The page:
Louisiana Workers Compensation Lawyers, Longshore & Harbor Workers Compensation Lawyers and Jones Act Lawyers often represent clients who are unable to return to their heavy-duty job of injury. Because of permanent work-related injury restrictions placed on them by their treating doctors, these injured workers are faced with finding employment with another employer in a medium, light, or sedentary duty position. The American Disabilities Act (ADA) helps protect these disabled workers in the pre-offer interview process. Specifically, the ADA prohibits prospective employers from asking applicants about their workers’ compensation claims history. Asking about job-related injuries or workers’ compensation history is prohibited because it related directly to the severity of the applicant’s impairment and are likely to elicit information about the disability. Furthermore, an employer may not ask a third party (such as a service that provides information about workers’ compensation claims, a former employer etc) any questions that it could not directly ask the applicant. Nor can the employer require medical examinations that seek information about physical or mental impairments or health. However, once the job offer is made, a prospective employer may ask disability-related questions and perform medical examinations. The job offer may be conditioned on the results of post-offer disability-related questions or medical examinations. Louisiana Workers Compensation Lawyers can find more information online about the EEOC’s position under the Americans with Disabilities Act of 1990, on pre-employment disability-related questions and medical examinations.
NUMBER OF LOUISIANA WORK INJURIES BY AGE AND GENDER According to a December 2, 2013 United States Department of Labor, Survey of Louisiana Occupational Injures, in 2012, Louisiana had 10,030 nonfatal occupational injuries and illnesses requiring Louisiana Private Industry injured workers miss time from work. Of the 10,030, 6,000 were men, 3,970 women. The number of Louisiana injured workers by age are: 310 between the age of 16 to 19, 850 between the age of 20 to 24, 2,660 between the age of 25 to 34, 1,960 between the age of 35 to 44, 2,590 between the age of 45 to 54, 1,320 between the age of 55 to 64 and 280 were 65 and over. Gender and age was apparently not noted on the remaining 60 injured workers. TYPES OF LOUISIANA INJURED WORKER BY INDUSTRY 2,390 of the 10,030 Louisiana Injured Workers were in the goods producing industry such as natural resources and mining, construction, manufacturing. 7,640 of the 10,030 were in service occupations such as trade, transportation and utilities, information, financial activities, professional and business services, education and health services, leisure and hospitality and other services. PROBLEMS FACING SOME OF THESE INJURED WORKERS Louisiana Workers Compensation Lawyers are well aware of employers’ emphasis on no loss time accidents. Many employers have been forcing injured workers back to work too soon. Medical treatment is sometimes delayed or denied as are weekly workers compensation checks. Insurance companies are sending nurse case managers to meet with the injured workers treating doctor. […]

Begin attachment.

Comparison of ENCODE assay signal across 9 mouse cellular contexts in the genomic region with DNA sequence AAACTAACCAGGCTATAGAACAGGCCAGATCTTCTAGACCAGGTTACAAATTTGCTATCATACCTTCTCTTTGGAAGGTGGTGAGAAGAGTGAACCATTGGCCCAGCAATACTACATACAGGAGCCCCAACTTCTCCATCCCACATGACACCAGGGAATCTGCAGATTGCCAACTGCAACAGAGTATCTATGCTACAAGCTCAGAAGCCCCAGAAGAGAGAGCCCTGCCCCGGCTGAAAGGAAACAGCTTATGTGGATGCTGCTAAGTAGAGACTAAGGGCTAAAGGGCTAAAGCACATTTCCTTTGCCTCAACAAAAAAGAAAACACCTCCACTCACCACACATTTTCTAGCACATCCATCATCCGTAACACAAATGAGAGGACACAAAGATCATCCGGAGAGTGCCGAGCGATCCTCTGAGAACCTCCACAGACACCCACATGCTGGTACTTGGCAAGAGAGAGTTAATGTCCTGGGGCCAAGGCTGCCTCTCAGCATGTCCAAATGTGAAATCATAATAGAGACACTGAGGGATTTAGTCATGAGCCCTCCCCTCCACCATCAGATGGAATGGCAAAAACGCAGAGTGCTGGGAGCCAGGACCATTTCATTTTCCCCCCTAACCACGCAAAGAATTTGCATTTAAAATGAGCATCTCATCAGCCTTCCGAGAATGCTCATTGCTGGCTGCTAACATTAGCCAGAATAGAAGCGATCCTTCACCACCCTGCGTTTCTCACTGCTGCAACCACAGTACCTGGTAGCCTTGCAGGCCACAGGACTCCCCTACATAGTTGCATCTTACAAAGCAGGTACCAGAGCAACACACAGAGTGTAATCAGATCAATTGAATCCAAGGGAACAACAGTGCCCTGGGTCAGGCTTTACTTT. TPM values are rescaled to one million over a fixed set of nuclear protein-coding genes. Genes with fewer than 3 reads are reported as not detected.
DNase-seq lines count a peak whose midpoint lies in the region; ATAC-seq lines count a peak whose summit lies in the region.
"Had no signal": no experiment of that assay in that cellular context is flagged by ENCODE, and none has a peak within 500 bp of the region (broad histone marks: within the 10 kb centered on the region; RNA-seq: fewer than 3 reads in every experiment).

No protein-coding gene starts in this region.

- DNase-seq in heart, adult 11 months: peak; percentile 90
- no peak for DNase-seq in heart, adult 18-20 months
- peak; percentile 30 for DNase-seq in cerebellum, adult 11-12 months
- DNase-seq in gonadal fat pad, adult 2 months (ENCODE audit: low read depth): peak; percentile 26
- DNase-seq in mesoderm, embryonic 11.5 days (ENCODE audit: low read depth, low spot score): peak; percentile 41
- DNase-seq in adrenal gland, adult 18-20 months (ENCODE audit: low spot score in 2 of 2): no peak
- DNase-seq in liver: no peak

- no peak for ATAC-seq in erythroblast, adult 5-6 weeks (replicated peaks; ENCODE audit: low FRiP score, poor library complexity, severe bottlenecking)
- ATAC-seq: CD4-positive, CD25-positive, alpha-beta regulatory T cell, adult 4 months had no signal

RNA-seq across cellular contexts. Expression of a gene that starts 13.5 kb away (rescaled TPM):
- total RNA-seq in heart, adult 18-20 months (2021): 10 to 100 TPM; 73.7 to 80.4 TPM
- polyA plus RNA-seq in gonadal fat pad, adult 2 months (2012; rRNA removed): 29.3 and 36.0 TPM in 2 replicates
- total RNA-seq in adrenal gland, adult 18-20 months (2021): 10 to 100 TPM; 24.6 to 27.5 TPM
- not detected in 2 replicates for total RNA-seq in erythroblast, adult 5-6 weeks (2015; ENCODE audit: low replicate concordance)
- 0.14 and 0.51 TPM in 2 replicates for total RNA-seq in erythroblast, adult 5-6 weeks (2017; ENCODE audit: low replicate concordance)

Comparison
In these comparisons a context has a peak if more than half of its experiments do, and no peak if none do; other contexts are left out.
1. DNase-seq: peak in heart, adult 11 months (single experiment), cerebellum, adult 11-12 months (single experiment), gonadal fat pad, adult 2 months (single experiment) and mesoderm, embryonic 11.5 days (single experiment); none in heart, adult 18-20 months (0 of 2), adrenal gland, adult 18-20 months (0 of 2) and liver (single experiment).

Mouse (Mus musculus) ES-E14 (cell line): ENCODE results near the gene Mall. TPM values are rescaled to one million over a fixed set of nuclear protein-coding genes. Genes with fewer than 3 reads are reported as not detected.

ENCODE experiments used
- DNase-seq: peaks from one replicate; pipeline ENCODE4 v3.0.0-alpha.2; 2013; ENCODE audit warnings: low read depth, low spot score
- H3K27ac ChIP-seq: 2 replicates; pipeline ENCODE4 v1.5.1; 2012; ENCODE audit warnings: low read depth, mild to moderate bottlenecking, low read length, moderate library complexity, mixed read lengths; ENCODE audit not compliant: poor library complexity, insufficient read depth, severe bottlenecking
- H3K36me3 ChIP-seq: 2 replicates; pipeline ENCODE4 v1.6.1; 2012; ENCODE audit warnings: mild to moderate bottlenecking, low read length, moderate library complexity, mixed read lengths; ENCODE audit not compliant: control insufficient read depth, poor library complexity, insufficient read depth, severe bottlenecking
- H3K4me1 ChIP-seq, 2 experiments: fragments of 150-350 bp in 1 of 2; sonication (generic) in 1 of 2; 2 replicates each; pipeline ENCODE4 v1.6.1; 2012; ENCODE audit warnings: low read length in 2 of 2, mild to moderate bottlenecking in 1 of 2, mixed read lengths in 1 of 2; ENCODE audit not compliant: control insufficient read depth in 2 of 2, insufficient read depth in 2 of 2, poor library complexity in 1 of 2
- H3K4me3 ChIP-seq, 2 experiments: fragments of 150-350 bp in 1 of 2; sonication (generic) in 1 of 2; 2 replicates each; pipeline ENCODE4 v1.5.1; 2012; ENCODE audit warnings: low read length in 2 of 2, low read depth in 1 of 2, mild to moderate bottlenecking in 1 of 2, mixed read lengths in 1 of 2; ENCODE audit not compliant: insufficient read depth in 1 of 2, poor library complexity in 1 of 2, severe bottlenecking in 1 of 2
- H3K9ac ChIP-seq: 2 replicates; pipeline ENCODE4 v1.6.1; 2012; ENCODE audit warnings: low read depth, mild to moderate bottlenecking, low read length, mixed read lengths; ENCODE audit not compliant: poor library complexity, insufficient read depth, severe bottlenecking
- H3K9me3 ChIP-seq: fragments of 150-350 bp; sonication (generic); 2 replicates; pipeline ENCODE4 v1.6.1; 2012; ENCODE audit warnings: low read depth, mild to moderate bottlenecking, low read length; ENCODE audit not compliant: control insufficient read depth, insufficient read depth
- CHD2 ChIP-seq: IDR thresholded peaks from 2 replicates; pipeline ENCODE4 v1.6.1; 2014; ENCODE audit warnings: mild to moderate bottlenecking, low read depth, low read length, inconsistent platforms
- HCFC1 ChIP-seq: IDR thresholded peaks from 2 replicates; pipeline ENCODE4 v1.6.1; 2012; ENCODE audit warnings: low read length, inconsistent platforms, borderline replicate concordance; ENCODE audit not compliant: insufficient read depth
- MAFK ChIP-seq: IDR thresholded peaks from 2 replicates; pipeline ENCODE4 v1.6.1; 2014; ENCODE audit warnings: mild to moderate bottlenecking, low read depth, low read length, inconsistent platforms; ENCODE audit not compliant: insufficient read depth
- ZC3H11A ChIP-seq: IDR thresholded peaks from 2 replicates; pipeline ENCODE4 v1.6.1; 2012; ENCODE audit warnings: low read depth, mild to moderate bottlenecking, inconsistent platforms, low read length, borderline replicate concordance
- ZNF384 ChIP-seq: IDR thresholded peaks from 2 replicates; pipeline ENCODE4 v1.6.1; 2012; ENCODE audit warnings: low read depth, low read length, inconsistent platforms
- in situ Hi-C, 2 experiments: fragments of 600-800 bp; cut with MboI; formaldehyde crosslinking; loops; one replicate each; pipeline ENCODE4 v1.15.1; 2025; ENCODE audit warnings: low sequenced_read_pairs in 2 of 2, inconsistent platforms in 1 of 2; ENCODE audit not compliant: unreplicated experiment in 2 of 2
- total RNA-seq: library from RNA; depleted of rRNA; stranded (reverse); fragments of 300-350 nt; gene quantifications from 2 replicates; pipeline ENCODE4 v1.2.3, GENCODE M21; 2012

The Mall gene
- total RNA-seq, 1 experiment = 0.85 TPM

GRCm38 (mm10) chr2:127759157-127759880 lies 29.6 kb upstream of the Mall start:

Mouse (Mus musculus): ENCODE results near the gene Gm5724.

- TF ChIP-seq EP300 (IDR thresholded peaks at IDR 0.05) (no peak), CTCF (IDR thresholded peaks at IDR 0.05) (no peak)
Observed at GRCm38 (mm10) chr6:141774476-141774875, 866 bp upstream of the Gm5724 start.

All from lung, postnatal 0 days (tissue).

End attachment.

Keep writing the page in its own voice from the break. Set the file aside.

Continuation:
Recently, the Louisiana Fourth Circuit Court of Appeal addressed whether an individual seeking workers’ compensation benefits qualified as an independent contractor of a bath and kitchen company, performing manual labor essential to the employer’s trade or business. Under Louisiana law, workers’ compensation coverage exists for independent contractors performing manual labor during a substantial part of the work period. Here, the court analyzed the type of work performed, and whether this work was in fact part of the principal’s business or occupation. John C. Maldonado-Mejia (“Maldonado”) was working when he fell through the roof of a commercial property rented by Eversound Kitchen and Bath, L.L.C. Mr. Maldonado suffered a head injury and lapsed into a coma. He filed a claim for compensation and alleged he was injured in the course and scope of his employment with Eversound, that Eversound had not paid workers’ compensation benefits or medical treatment, and that he was entitled to both penalties and attorney’s fees. Eversound denied that Mr. Maldonado was an employee and also claimed there had been no reason for Mr. Maldonado to have been on the roof.
In a workers’ compensation case before the Louisiana Fourth Circuit Court of Appeal, the court addressed whether an injured employee’s back pain was due to a work-related accident. Deborah Gaines worked as a caregiver for Home Care. While working for a client, Ms. Gaines alleged she was bitten on her right leg by the client’s dog. This bite forced her to jump backward in a twisting motion, leading to injuries to her right leg and back. She reported the accident to Home Care the next day, and she was treated for the dog bite. While Ms. Gaines contended that she repeatedly informed her employer of her ongoing back pain from the dog bite accident, Home Care denied that a work-related accident caused her back injury. They denied her indemnity and medical benefits. Ms. Gaines then filed a disputed claim for compensation in an effort to recover benefits and medical expenses. The case went to trial, and the Office of Workers’ Compensation found that Ms. Gaines carried her burden of proving she suffered a work-related accident, causing an injury to her back at the time the dog bit her. The court found she was temporarily totally disabled from employment and rendered judgment in favor of Ms. Gaines.